Two prominent media financial analysts, in separate presentations to two different groups, proclaimed their enthusiasm for broadcasting, cable and traditional media while acknowledging the growth of digital media in a revamped "revenue mix."
Both analysts said they believe the frenzy over digital delivery is slowing.
"Big advertisers are going back to traditional media because they recognize that their digital advertising is not working out," Marci Ryvicker, managing director and senior equity analyst at Wells Fargo Securities, said at a monthly luncheon of the Media Institute on April 3.
Later that day, Laura Martin of Needham & Co. said, "Digital has sullied its brands" by underperforming. In a presentation to the Women in Cable Telecommunications D.C. chapter, Martin cited the extension of traditional TV brands through TV Everywhere and direct-to-consumer services such as CBS All Access as models for "the resurgence of TV."
Both analysts envision a continuing wave of media mergers, although they offered few predictions about specific deals.
"Everybody's a buyer" in the volatile broadcasting sector, Ryvicker said. She acknowledged the regulatory caps on homes reached may affect short-term growth for the largest companies.
She was bullish on Sinclair because "scale is important."
"They've under-promised and over-delivered," Ryvicker said.
On other topics, Ryvicker cited the recent collaboration of Viacom, Time Warner (Turner) and Fox Networks Group to form "OpenAP," which will help advertisers target specific audiences. She characterized such moves as valuable.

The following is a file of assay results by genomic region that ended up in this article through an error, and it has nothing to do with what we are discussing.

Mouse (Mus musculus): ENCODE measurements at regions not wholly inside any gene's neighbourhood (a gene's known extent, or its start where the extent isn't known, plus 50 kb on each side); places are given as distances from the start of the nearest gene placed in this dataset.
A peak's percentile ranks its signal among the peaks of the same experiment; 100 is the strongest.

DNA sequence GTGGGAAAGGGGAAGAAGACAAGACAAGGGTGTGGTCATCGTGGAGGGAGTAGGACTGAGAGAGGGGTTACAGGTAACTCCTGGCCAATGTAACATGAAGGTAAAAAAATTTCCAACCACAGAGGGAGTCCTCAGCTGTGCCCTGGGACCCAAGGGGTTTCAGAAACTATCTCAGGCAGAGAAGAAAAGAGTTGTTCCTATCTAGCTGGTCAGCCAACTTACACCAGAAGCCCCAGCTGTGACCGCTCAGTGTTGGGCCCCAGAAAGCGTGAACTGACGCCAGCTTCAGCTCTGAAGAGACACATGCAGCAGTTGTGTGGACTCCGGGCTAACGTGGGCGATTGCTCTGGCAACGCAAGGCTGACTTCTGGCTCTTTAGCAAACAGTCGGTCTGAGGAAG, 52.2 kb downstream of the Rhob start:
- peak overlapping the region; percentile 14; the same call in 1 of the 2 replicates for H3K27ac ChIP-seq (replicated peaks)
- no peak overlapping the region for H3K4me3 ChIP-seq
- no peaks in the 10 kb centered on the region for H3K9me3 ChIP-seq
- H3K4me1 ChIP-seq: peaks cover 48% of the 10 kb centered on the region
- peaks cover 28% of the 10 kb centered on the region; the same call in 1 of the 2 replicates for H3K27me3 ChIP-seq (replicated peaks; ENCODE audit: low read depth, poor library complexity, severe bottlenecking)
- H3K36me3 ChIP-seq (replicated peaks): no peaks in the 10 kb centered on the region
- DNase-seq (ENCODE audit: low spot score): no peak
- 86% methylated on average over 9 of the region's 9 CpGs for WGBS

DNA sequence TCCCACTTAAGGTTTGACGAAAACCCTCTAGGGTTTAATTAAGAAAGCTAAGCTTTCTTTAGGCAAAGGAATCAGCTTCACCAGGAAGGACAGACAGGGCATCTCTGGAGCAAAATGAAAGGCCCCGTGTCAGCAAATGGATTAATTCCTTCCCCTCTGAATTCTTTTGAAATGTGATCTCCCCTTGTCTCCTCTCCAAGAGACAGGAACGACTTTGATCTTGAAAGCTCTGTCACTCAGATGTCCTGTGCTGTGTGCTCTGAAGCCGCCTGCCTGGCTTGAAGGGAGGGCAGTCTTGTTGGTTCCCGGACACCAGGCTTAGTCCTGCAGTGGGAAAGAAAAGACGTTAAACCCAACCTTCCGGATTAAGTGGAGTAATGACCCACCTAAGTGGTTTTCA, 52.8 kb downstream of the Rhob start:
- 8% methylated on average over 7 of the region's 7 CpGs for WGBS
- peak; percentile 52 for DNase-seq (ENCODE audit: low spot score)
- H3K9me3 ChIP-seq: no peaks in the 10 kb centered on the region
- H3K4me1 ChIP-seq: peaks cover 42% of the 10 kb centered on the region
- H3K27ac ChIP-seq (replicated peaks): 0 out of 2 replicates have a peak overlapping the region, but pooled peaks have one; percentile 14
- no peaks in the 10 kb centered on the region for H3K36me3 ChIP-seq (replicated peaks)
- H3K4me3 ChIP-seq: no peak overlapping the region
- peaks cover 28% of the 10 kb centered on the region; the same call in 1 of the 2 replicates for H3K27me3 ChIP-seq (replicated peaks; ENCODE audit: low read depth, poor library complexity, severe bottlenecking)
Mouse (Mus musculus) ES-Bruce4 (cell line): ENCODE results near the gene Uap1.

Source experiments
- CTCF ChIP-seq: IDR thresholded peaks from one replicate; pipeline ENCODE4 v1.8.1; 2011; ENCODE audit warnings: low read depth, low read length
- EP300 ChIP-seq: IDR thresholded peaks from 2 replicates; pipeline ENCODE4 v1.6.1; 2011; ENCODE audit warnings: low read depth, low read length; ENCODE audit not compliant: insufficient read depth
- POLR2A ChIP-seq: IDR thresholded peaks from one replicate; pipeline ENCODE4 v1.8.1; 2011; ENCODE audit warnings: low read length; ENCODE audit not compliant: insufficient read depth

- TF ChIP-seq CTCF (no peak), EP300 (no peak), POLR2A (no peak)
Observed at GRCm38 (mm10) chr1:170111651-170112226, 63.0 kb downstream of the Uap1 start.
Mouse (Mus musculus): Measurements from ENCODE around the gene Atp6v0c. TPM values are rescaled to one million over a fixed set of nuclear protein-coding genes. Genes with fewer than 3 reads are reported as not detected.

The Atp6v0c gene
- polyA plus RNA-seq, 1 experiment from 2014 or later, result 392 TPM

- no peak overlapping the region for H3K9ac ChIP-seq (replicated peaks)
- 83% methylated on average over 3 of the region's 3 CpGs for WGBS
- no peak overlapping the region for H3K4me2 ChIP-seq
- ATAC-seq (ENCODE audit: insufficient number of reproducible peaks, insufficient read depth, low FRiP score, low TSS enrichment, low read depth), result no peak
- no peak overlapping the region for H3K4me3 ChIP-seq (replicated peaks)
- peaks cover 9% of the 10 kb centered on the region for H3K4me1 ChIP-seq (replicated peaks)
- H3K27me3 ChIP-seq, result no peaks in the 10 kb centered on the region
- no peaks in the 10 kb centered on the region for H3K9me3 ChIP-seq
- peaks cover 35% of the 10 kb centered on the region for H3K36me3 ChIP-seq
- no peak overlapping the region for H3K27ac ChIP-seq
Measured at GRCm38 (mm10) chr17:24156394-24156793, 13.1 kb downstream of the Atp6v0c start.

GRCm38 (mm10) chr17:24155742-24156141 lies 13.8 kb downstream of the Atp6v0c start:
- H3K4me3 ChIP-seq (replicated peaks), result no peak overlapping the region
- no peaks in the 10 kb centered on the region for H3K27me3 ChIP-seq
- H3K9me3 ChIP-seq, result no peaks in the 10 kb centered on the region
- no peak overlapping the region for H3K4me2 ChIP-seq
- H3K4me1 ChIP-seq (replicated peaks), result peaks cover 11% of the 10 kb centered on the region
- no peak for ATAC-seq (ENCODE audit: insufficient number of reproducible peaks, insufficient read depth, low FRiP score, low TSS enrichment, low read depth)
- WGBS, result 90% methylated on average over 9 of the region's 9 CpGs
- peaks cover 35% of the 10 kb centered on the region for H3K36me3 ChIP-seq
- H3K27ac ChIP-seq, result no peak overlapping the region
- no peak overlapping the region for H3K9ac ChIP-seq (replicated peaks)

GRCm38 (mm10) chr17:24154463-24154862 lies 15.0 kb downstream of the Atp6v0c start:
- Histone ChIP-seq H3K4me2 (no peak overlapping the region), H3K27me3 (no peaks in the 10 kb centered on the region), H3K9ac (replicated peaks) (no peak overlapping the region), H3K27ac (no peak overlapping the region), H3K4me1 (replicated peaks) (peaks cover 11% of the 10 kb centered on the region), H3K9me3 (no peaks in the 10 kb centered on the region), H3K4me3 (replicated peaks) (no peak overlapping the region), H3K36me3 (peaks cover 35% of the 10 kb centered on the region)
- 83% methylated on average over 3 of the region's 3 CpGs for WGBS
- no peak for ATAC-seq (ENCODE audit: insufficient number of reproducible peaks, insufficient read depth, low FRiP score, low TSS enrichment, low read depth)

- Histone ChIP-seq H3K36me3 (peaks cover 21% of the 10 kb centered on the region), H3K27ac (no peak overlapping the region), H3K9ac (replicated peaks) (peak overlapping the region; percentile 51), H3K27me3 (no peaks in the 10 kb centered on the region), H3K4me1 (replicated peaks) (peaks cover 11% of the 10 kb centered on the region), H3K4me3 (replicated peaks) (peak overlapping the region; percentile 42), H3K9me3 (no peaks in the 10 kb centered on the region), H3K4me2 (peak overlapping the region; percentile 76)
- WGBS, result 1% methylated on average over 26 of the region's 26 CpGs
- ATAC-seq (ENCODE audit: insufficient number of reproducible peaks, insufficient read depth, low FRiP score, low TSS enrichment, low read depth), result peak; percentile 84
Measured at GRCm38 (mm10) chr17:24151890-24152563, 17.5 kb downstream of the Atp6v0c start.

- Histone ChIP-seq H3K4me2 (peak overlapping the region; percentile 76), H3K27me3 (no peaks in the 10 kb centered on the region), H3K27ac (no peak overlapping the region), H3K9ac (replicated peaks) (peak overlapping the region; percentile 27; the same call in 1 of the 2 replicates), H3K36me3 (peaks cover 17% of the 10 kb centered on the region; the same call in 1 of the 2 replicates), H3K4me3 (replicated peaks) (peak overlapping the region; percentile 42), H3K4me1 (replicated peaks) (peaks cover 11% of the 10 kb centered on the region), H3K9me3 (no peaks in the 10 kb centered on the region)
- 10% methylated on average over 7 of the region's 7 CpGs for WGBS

Ryvicker also predicted that 2018 political advertising "will go up" thanks to the volatile campaign situation, and she expects that "cable news channels will continue to have big ratings through this administration."
She singled out Disney's performance on several levels and added that she thinks "NBC is trying to do what Disney did" in focusing on specific audience segments for growth.
Ryvicker described the impact of streaming video bundles as creating "a lot of nervousness and guessing" among investors. She expects that only three aggregators will survive on a broad scale, citing Hulu (largely because of its media ownership), Apple (even though it has no product yet) and Amazon.
In response to a question, she said that she doesn't expect Apple to buy Disney because it doesn't fit with Apple's agenda to "get a device into every home." But she said that it would be "more dangerous if Apple bought Netflix," which is so well established; she did not elaborate.
"We don't have enough data to know what any of this means," Ryvicker confessed.
Martin, senior analyst, Entertainment & Internet, at Needham & Co. and CEO of Capital Knowledge LLC, cited efforts by Google and Facebook to pivot into video delivery companies, but doubted that they have the ability to reach mass video audiences.
She said that many of the digital providers (not including Netflix) have one or two million customers compared to the 90 million pay TV users nationwide.
"The feel very 'niche-y' to me," Martin said.
She acknowledged that customers "want rebundling," and pointed to deals such as the one between Showtime and Netflix as a possible harbinger of future alliances.
Martin also emphasized the value of live viewing -- including sports and other content. She cited the ongoing "revenue mix shift" as advertising and subscriber fees are adapted to the evolving role of digital and mobile video consumption.
Summing up her outlook on cable, Ryvicker drew a knowing laugh from the Media Institute audience when she reminded it to "disengage the company and its stock."
"People hate Comcast but love Comcast stock," Ryvicker said.
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